The company will launch the fourth-generation Subaru Forester next February, but the crossover wagon will only be available as an all-wheel drive.
In contrast, almost all rivals offer more affordable two-wheel-drive versions of their compact SUVs, all with a lower ride height than the chunky Subaru.
The new cut-price versions are one of the key drivers behind a massive boost in SUV sales, with sales of small SUVs up by 53.5 per cent and sales of medium SUVs up by 20.9 per cent this year.
Subaru Australia managing director Nick Senior acknowledged two-wheel-drive SUVs are selling strongly but says selling one doesn’t fit with the Subaru brand image in Australia.
“It is important for us to continue to have all-wheel drive to maintain the differentiation between us and the rest of the market,” Senior said.
“All-wheel drive is part of the Subaru brand DNA. It is all of our cars except for one notable exception (the rear-drive BRZ that joined the range this year).”
Subaru offers some front-drive models in Japan, including Impreza and its city-friendly micro cars, but the Forester is only made as an AWD.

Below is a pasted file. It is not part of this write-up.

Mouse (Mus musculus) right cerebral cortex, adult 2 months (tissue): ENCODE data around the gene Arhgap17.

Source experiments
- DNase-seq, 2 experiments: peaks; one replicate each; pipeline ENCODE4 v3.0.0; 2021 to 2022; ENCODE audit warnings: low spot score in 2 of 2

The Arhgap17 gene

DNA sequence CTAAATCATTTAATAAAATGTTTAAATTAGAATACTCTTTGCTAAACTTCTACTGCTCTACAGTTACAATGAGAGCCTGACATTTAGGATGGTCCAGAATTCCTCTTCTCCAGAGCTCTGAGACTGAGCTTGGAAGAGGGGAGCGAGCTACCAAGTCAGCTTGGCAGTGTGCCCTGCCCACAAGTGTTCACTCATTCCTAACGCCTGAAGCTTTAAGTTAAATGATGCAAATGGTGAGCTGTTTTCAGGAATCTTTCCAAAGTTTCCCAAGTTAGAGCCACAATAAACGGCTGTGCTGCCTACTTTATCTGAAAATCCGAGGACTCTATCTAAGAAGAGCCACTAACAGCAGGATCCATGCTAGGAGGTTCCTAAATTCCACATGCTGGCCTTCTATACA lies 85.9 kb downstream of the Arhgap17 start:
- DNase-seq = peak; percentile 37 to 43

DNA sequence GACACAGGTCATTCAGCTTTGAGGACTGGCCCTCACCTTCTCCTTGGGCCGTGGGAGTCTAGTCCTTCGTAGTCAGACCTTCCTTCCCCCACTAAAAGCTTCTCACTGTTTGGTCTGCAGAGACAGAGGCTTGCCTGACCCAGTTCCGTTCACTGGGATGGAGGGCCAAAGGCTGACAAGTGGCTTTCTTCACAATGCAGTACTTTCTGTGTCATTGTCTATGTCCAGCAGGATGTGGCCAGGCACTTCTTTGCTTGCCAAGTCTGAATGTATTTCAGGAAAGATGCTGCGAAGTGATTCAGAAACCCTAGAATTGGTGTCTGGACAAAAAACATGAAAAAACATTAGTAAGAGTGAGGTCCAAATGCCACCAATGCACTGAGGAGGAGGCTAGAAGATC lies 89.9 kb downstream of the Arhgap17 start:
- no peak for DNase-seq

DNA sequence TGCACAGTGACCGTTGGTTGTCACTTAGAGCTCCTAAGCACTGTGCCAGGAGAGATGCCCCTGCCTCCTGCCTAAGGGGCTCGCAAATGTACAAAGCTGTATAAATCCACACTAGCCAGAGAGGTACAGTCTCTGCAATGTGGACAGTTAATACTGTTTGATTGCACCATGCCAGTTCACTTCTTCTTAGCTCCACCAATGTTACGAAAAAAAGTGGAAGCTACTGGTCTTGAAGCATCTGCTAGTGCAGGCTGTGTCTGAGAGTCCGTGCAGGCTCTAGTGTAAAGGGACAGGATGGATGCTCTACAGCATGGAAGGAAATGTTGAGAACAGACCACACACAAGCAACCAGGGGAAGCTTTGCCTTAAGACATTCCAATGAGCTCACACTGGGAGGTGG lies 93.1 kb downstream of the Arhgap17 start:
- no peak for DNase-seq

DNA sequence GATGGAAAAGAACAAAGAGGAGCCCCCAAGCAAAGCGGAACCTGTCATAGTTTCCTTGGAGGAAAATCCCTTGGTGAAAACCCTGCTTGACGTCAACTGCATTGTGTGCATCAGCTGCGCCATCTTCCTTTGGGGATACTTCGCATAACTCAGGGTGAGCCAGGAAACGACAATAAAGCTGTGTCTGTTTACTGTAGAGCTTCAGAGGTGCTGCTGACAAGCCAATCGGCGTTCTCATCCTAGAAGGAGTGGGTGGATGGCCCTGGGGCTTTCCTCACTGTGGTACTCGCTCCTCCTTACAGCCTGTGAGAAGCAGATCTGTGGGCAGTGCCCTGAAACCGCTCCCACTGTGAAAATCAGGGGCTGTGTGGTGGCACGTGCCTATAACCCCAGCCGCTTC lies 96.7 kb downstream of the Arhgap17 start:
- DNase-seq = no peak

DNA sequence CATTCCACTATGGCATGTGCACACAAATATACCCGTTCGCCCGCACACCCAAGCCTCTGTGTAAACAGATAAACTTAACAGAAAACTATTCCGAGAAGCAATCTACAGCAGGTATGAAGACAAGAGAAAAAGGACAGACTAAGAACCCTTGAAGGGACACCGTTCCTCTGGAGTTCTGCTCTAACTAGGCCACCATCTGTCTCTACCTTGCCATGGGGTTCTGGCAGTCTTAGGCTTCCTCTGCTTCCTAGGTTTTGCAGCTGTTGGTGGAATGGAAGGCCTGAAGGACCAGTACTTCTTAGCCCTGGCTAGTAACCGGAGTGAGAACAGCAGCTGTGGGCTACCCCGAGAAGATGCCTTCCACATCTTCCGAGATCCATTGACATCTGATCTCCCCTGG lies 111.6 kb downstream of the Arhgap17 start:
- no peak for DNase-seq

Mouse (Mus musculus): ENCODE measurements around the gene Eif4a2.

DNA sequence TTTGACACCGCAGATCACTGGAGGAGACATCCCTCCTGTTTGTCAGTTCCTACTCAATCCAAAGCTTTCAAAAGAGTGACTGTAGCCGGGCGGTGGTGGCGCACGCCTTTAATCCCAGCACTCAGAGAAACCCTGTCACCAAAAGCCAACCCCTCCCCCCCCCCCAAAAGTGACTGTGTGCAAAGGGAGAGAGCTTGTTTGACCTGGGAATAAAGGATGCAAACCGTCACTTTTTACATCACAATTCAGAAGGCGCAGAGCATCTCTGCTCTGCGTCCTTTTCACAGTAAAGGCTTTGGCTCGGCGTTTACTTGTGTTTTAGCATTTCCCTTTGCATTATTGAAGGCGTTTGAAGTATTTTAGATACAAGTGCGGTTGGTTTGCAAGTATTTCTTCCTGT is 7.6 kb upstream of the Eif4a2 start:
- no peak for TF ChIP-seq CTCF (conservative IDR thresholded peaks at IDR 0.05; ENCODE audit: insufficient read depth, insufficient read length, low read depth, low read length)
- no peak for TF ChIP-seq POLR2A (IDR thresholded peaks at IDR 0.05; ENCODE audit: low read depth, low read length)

The extra weight of AWD systems is known to increase fuel consumption, but Senior said that was not an issue with the Forester.
“In the case of fuel consumption, we were down the bottom of the pack when it came to fuel economy, but now we are right up at the pointy end,” he said.
However, Senior says Forester buyers want to drive a car that is actually capable of going off-road, which means it must have AWD and good ground clearance (the new Forester has best-in-class clearance of 220mm).
“The Forester buyer, whether they are at the younger end of the spectrum or at the more mature end, variously use the vehicles for lifestyle and recreation purposes,” he said.